The Holy One is part of the margins, lives on the margins, is embodied in the margins, is actively listening to and working for the margins with active divine compassion. The litmus test for people of any faith and spirituality today is the measure of how deep their active compassion is for the “other” among them which also includes non-human life, the new migrants of climate change. Active compassion entails changing oppressive structures, systems and ways of thinking.

The Gospel reading from the book of Matthew complements the first reading from Exodus. Increasingly, nations’ governments are moving toward authoritarianism even among democracies. Fundamentalism and literalism are on the rise as people search for absolutes, law and order and certainty among sacred texts, constitutions and religious systems of thought. In some countries, political, social and economic laws are now shaped by culturally conditioned religious laws and culturally conditioned religious attitudes, making the separation between church and state an experience of the past. The United States is no exception. 

Yet, the Gospel is clear. Law is not the means to the deep transformation needed in our world today; relationships create the pathways. For believers, the deeper the relationship one has with the Divine, the greater the flow of positive energy into self, an energy felt as love, that enlarges hearts and minds, compelling all to do the hard work of all-embracing justice without which no right relationship or transformation is possible.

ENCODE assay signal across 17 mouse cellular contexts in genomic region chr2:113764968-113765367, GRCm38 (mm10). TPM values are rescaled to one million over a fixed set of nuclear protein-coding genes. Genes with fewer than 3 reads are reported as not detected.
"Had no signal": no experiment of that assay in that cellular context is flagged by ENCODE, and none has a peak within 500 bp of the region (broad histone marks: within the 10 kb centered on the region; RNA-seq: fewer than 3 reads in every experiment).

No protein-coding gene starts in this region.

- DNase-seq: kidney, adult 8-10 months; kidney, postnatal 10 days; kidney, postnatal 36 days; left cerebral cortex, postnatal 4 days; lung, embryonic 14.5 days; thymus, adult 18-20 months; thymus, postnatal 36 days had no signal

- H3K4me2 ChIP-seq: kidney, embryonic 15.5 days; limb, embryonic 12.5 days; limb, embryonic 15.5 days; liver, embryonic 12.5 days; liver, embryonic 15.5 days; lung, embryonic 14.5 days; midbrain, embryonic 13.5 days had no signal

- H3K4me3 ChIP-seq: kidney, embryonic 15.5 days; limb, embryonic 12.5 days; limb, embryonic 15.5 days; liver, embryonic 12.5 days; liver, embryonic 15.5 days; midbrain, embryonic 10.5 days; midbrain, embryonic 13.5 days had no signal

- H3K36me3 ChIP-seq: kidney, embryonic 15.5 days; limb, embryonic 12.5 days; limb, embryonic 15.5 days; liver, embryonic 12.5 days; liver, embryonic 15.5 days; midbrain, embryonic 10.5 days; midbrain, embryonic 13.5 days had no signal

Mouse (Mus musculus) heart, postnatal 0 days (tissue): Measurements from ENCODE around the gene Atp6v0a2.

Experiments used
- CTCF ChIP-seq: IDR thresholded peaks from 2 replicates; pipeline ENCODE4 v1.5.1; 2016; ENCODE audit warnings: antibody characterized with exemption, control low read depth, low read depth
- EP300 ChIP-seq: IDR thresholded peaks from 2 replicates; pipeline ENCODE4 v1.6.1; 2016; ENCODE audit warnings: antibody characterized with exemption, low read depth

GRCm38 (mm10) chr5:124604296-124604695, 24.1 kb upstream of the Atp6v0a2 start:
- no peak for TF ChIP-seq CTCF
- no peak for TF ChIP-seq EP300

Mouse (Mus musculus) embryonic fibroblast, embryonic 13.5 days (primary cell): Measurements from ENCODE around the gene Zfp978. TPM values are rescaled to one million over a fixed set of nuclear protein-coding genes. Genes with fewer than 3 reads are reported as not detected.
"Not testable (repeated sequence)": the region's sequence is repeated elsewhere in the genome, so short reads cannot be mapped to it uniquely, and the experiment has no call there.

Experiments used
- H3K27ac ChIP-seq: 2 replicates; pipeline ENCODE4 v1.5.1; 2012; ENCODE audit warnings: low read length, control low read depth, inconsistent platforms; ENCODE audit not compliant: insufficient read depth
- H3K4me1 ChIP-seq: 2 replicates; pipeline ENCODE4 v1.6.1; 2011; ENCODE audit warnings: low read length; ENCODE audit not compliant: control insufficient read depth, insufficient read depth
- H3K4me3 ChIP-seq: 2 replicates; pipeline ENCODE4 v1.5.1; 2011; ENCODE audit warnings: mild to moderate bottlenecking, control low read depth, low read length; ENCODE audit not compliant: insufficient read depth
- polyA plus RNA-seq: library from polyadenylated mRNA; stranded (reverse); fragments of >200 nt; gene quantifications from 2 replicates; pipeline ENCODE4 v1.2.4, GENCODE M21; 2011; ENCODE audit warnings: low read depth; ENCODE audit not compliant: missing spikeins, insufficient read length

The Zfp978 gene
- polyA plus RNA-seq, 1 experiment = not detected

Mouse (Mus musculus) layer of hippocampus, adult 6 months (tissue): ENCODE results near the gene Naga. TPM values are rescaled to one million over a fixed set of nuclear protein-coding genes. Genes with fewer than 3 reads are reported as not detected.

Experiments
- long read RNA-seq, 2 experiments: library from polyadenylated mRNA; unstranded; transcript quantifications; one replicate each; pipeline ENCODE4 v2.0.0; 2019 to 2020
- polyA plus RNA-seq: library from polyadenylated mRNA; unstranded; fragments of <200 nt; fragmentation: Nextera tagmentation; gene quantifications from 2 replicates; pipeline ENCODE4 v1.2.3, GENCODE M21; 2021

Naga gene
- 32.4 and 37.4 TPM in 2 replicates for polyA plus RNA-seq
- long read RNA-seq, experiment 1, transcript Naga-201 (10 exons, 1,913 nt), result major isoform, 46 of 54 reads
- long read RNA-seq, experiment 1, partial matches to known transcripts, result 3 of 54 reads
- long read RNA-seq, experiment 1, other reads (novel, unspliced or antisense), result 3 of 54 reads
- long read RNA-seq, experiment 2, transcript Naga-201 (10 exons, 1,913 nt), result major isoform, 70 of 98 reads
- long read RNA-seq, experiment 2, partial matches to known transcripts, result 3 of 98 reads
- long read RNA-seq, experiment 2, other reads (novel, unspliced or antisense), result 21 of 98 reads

First Reading

(Exodus 22: 20-26)

Thus says the LORD:
“You shall not molest or oppress an alien,
for you were once aliens yourselves in the land of Egypt. 
You shall not wrong any widow or orphan. 
If ever you wrong them and they cry out to me,
I will surely hear their cry. 
My wrath will flare up, and I will kill you with the sword;
then your own wives will be widows, and your children orphans.

“If you lend money to one of your poor neighbors among my people,
you shall not act like an extortioner toward him
by demanding interest from him. 
If you take your neighbor’s cloak as a pledge,
you shall return it to him before sunset;
for this cloak of his is the only covering he has for his body. 
What else has he to sleep in?
If he cries out to me, I will hear him; for I am compassionate.”

Responsorial Psalm

(Psalm 18:2-3, 3-4, 47, 51)

Second Reading

(I Thessalonians 1: 5c-10)

Brothers and sisters:
You know what sort of people we were among you for your sake. 
And you became imitators of us and of the Lord,
receiving the word in great affliction, with joy from the Holy Spirit,
so that you became a model for all the believers
in Macedonia and in Achaia.
For from you the word of the Lord has sounded forth
not only in Macedonia and in Achaia,
but in every place your faith in God has gone forth,
so that we have no need to say anything. 
For they themselves openly declare about us
what sort of reception we had among you,
and how you turned to God from idols
to serve the living and true God
and to await his Son from heaven,
whom he raised from the dead,
Jesus, who delivers us from the coming wrath.


(Matthew 22: 34-40)

When the Pharisees heard that Jesus had silenced the Sadducees,
they gathered together, and one of them,
a scholar of the law tested him by asking,
“Teacher, which commandment in the law is the greatest?” 
He said to him,
“You shall love the Lord, your God,
with all your heart,
with all your soul,
and with all your mind.
This is the greatest and the first commandment.
The second is like it:
You shall love your neighbor as yourself. 
The whole law and the prophets depend on these two commandments.”